5 Companies That Had A Rough Week

T he Week Ending Nov. 20

Topping this week's roundup of companies -- and people -- that had a rough week is Symantec, whose channel direction is in question after the departure of several key executives.

Also making the list was Microsoft for its loss of a key CRM executive to rival Salesforce.com, manufacturers of Windows-based smartphones who saw their market share plunge in the third quarter, a major hotel chain that was the latest cyberattack victim, and a number of marketing and communications employees at Cisco who recently lost their jobs.

Not everyone in the IT industry was having a rough go of it this week. For a rundown of companies that made smart decisions, executed savvy strategic moves – or just had good luck – check out this week's Five Companies That Came To Win roundup.

Symantec Channel Plans In Question After Executive Departures

Symantec this week lost its second top channel executive in less than a month, with a source telling CRN that Tom LaRocca (pictured), vice president of global channel programs and sales, was let go. The source also said LaRocca's departure is the first of many as the company reportedly plans to reorganize its worldwide channel group.

The news comes less than a month after the departure of Adrian Jones, executive vice president and general manager of global sales and operations. The departures have some solution providers questioning Symantec's commitment to the channel as the vendor readies to sell off its Veritas storage business to a private equity firm.

Even that plan hit a speed bump this week when, according to a Bloomberg report, two banks backed away from a deal to provide $5.5 billion in loans and bonds to underwrite the $8 billion sale to private equity firm the Carlyle Group.

Microsoft Dynamics Exec Reportedly Defects To Salesforce.com

The executive in charge of Microsoft's Dynamics CRM applications has left to take a position with archrival Salesforce.com, according to several reports this week. If confirmed, the defection would be a major blow to Microsoft.

The departure of Bob Stutz, corporate vice president of Dynamics CRM, was first reported by MSDynamicsworld. Re/code reported that Stutz is moving to Salesforce.com, where he will serve as chief analytics officer.

Salesforce has been making a major push into the business analytics space with its Cloud Analytics service, based on its Wave technology.

Major Hotel Chain Hit With Security Breach

On the eve of one of the busiest travel weeks of the year, Starwood Hotels & Resorts Worldwide began notifying customers Friday of a data security breach affecting some of its locations.

Starwood, which owns Sheraton, Weston, W and other hotel chains, said it recently discovered malware on its point-of-sale systems at some restaurants, gift shops and other retail locations in 54 of its hotels. It does not appear that guest registration systems were affected by the breach.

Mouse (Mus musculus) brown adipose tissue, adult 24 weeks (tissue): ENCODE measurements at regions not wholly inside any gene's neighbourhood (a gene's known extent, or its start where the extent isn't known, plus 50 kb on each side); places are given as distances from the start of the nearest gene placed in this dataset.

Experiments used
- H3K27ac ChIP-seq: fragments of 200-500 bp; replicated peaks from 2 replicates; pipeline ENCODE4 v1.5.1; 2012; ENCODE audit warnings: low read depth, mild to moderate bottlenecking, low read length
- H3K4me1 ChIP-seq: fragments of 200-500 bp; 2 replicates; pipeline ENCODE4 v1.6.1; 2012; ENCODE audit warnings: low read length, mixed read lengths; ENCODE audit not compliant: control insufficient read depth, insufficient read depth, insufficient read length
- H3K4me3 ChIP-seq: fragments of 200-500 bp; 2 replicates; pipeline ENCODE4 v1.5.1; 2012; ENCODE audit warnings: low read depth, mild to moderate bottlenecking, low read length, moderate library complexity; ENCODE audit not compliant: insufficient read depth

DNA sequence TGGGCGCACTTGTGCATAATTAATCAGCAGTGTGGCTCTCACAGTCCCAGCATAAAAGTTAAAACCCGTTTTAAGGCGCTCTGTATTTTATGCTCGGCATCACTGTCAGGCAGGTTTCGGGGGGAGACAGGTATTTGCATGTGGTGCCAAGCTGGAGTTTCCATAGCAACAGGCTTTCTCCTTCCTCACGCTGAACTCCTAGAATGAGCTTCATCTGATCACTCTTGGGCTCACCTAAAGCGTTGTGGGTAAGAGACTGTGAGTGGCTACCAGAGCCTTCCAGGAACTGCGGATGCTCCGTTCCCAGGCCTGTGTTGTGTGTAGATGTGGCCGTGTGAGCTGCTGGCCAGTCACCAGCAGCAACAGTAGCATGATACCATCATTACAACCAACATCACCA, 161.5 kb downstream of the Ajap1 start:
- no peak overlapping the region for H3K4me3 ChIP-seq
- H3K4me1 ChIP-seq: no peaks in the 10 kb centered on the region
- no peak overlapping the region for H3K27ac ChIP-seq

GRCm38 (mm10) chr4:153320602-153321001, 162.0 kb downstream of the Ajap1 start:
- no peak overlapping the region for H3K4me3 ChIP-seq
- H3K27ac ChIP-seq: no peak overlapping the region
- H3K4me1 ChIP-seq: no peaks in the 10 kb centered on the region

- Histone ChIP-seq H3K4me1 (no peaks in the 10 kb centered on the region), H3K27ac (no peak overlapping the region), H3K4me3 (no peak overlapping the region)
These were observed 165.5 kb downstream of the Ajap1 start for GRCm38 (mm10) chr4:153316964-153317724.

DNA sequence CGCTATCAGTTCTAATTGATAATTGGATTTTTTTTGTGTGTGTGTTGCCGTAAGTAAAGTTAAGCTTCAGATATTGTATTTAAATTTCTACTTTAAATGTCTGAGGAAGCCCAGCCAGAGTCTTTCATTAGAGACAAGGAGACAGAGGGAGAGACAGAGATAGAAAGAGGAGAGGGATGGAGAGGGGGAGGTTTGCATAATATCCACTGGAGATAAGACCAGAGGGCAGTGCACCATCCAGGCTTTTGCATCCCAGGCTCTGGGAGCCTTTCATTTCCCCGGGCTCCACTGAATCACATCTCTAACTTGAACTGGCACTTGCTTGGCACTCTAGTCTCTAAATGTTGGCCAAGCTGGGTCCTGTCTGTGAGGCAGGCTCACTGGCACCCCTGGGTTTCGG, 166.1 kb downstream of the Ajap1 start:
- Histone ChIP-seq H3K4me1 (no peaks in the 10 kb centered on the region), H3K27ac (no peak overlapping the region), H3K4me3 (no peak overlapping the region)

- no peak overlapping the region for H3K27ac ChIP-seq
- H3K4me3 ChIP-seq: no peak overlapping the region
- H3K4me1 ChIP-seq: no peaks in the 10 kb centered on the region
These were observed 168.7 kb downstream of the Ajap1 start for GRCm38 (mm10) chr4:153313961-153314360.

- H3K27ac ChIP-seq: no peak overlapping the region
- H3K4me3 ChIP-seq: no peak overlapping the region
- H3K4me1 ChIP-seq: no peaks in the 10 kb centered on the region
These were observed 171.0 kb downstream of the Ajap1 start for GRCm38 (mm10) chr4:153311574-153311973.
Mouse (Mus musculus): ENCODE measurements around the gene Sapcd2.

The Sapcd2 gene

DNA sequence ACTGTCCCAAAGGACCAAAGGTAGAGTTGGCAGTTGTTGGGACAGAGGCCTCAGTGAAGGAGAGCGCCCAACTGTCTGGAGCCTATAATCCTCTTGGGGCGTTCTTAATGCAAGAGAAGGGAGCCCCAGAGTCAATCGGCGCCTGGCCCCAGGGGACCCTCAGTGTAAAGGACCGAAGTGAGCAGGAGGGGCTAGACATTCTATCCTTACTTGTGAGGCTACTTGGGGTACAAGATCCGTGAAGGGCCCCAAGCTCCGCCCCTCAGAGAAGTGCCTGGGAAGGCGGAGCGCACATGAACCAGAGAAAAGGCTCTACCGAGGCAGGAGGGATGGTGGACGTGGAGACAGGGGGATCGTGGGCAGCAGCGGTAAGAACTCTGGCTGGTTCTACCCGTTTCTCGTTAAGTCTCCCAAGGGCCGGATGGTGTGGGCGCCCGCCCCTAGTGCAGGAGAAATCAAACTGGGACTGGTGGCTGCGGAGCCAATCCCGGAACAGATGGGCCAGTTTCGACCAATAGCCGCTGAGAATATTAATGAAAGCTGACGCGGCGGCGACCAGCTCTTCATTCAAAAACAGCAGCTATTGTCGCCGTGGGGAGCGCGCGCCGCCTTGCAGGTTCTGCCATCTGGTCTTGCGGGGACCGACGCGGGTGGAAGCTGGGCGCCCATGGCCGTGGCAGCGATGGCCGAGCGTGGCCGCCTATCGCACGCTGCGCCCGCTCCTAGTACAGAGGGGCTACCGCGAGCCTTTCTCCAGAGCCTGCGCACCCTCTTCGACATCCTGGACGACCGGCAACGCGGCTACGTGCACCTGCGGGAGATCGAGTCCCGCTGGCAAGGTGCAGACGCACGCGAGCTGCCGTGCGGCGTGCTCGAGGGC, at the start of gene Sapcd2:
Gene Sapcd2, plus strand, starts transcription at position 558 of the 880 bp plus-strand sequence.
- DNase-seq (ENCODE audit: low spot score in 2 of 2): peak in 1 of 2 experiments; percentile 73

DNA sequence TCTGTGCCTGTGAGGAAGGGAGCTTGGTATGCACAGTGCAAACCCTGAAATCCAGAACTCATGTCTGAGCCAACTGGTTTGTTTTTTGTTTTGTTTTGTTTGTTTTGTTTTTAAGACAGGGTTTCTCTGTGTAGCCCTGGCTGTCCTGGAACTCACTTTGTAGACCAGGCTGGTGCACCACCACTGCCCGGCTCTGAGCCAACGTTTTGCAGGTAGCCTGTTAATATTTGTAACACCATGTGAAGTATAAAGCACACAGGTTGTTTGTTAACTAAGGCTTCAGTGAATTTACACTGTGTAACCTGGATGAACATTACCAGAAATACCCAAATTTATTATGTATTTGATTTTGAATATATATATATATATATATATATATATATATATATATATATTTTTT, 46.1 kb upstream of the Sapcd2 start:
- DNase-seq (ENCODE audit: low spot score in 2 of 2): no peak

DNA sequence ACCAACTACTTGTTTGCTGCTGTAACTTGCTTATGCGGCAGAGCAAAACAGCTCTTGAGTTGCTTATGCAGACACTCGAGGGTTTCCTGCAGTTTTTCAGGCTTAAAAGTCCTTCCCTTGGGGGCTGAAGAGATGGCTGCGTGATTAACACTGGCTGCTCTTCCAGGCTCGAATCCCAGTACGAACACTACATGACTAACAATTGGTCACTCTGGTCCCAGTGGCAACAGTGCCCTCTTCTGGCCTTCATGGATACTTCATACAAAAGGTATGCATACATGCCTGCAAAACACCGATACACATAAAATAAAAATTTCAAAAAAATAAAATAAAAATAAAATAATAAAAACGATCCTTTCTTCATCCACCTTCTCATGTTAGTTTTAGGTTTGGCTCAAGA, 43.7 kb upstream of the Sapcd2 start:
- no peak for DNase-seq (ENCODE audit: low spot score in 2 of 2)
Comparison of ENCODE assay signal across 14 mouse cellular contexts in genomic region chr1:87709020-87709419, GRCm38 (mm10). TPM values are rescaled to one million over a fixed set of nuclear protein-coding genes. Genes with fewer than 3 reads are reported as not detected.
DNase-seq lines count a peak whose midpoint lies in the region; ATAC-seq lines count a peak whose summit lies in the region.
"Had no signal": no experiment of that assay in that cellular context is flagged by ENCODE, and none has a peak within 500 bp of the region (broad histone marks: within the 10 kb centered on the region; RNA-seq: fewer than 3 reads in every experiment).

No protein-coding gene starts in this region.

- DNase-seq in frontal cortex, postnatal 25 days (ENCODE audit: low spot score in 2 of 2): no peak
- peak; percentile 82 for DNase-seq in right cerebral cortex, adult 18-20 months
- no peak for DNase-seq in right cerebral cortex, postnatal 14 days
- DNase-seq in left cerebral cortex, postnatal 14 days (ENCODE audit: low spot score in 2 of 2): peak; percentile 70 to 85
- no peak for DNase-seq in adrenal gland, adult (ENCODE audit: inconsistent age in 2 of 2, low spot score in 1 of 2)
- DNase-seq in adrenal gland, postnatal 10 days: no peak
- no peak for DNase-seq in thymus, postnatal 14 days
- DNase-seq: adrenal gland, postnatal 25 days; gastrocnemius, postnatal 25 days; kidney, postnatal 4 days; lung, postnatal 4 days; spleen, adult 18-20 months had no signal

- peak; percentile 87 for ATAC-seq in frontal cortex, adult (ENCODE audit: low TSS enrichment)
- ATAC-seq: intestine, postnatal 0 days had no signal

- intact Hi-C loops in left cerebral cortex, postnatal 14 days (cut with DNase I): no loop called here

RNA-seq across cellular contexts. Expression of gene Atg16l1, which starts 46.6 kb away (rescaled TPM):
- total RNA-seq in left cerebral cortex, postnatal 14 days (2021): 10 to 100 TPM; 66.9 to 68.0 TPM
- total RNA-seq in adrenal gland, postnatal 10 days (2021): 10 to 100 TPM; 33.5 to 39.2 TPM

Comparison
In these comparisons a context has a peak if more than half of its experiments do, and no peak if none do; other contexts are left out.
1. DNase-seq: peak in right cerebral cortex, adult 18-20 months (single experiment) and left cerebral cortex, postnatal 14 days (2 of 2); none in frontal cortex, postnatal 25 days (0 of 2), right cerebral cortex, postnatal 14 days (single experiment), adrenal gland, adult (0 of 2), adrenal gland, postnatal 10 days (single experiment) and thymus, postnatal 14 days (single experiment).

The incident compromised payment card information from an unspecified number of people, including cardholder names, card numbers, security codes and expiration dates. The timeframe of the breach varies with location, with some going back as far as November 2014 and others as recently as last month.

The news comes one week after Starwood announced a deal to be acquired by rival Marriott International for $12.2 billion.

Cisco Marketing And Communications Teams Hit With Layoffs

Word got out this week that Cisco Systems' Global Marketing and Corporate Communications organization was hard hit by a round of job cuts earlier this month. About 120 people, including some senior-level staffers who had been with the company for more than a decade, were among those laid off, sources told CRN.

Cisco has been undergoing significant changes this year, including executive departures and some layoffs in July, some because of restructuring and executive shuffles associated with Chuck Robbins' ascension to the CEO office.

While Cisco is actually expected to grow its employee roster this year, that's probably small consolation to the people who are out the door.

Bad Market Share News For Windows Smartphone Manufacturers

Gartner released its third-quarter smartphone and mobile phone sales analysis this week. And the numbers weren't pretty for Microsoft and other vendors that sell Windows-based smartphones.

Fewer than 5.9 million Windows-based smartphones were sold in the quarter, accounting for just 1.7 percent of the worldwide market. That's down from just over 9 million units in last year's third quarter, which accounted for 3 percent of the market.

That's in jarring contrast to the nearly 299 million Android-based smartphones sold in the quarter (84.7 percent of the market) and 46 million Apple iOS smartphones sold (13.1 percent) -- both representing small gains in market share and big gains in units sold.